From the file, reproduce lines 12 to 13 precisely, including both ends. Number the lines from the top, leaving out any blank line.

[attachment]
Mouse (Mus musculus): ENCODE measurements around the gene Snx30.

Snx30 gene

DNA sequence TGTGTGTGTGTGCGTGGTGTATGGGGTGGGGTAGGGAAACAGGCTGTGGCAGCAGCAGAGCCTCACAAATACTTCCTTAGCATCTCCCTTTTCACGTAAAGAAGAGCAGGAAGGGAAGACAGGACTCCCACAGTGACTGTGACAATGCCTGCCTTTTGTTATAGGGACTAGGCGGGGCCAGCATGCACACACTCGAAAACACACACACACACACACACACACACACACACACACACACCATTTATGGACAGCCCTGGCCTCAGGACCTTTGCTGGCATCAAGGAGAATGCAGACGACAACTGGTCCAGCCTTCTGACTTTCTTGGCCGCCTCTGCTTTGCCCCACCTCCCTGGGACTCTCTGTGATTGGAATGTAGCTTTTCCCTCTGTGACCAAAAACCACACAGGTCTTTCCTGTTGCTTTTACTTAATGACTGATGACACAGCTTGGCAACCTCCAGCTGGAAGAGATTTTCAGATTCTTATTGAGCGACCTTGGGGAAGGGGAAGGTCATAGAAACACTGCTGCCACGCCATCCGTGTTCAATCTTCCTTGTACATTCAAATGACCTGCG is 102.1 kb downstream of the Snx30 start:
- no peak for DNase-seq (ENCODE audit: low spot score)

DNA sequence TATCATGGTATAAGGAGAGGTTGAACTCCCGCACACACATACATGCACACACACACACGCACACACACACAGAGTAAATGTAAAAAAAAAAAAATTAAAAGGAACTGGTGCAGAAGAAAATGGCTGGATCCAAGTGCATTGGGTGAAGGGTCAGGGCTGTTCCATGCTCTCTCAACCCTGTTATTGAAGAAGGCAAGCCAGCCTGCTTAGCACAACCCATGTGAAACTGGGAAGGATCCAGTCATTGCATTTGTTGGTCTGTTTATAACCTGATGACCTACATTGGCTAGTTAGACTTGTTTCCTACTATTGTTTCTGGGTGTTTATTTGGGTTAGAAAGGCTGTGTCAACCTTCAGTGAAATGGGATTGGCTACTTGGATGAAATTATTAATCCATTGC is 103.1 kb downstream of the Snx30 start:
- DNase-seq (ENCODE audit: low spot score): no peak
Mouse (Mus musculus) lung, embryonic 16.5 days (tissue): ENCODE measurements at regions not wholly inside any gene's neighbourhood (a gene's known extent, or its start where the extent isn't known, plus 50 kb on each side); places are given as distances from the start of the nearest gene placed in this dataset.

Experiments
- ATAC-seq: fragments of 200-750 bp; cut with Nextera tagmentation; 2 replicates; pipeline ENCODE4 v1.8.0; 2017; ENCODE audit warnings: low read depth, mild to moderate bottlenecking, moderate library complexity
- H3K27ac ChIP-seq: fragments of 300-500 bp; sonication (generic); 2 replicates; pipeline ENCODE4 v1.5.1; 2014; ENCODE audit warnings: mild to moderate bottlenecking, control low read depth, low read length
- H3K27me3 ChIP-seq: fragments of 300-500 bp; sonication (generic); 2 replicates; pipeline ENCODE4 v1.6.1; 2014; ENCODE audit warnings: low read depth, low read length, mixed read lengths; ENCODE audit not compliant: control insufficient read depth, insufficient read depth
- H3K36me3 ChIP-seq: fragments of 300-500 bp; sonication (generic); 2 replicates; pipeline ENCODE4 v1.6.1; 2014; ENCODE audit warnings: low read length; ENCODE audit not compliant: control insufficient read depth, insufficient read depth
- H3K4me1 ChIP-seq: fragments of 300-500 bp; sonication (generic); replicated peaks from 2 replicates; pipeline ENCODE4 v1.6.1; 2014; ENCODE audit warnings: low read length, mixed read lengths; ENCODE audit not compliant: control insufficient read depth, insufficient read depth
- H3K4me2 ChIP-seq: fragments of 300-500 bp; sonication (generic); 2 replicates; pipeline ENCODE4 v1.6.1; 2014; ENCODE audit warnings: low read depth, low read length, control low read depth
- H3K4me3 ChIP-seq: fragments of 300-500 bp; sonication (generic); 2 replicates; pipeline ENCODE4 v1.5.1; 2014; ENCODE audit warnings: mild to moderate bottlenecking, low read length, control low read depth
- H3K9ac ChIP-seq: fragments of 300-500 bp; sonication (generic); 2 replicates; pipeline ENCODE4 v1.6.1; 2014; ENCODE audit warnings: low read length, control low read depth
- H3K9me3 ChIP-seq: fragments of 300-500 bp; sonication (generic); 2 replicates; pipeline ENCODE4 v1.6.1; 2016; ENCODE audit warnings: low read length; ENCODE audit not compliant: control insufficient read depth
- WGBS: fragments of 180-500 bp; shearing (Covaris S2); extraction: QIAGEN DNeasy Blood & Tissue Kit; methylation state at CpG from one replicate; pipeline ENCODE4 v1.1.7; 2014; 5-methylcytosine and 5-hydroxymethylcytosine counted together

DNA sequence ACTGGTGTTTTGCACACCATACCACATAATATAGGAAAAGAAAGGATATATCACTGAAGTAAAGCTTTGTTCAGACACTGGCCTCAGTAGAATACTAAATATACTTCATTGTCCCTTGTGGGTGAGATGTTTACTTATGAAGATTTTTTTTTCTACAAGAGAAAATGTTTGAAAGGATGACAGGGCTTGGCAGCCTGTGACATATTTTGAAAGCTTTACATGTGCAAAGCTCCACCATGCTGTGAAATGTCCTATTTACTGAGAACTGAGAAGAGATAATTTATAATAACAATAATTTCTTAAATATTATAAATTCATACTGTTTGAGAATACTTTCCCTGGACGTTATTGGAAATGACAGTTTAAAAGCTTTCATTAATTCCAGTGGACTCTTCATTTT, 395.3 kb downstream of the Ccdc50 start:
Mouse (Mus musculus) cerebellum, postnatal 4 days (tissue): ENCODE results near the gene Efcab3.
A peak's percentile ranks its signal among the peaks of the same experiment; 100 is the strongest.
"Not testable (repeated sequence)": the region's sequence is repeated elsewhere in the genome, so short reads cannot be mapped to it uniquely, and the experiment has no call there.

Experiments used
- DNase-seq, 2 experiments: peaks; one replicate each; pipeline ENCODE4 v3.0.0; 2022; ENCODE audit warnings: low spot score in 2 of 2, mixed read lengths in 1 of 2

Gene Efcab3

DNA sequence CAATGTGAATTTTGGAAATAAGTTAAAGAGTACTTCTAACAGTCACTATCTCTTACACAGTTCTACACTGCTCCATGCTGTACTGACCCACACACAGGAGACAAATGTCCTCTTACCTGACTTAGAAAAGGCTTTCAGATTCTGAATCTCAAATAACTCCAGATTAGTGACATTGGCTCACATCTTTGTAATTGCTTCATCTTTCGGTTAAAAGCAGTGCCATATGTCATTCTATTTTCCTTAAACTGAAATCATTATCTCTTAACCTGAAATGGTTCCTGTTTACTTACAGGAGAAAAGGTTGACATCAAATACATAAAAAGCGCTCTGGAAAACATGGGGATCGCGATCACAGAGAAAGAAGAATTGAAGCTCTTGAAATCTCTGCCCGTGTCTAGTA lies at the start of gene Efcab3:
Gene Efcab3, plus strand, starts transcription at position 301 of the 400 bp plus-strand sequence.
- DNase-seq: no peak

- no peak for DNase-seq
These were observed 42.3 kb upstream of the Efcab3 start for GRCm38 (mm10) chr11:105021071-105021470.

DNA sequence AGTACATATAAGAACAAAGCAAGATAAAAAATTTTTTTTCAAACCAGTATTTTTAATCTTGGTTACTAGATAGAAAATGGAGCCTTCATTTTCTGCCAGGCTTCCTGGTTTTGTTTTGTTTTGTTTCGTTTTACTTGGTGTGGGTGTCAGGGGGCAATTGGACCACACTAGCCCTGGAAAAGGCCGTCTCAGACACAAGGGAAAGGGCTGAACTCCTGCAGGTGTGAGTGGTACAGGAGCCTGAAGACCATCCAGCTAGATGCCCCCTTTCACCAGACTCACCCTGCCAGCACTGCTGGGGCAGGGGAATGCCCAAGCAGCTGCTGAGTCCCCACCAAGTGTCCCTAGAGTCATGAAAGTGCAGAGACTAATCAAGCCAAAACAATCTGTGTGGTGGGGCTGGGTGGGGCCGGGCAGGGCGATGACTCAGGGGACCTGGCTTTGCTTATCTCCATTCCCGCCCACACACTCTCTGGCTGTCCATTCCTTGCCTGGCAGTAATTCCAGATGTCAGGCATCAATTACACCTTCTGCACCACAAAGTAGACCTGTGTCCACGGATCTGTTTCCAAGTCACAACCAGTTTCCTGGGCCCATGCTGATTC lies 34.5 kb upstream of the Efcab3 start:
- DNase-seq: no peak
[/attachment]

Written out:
- H3K36me3 ChIP-seq: fragments of 300-500 bp; sonication (generic); 2 replicates; pipeline ENCODE4 v1.6.1; 2014; ENCODE audit warnings: low read length; ENCODE audit not compliant: control insufficient read depth, insufficient read depth
- H3K4me1 ChIP-seq: fragments of 300-500 bp; sonication (generic); replicated peaks from 2 replicates; pipeline ENCODE4 v1.6.1; 2014; ENCODE audit warnings: low read length, mixed read lengths; ENCODE audit not compliant: control insufficient read depth, insufficient read depth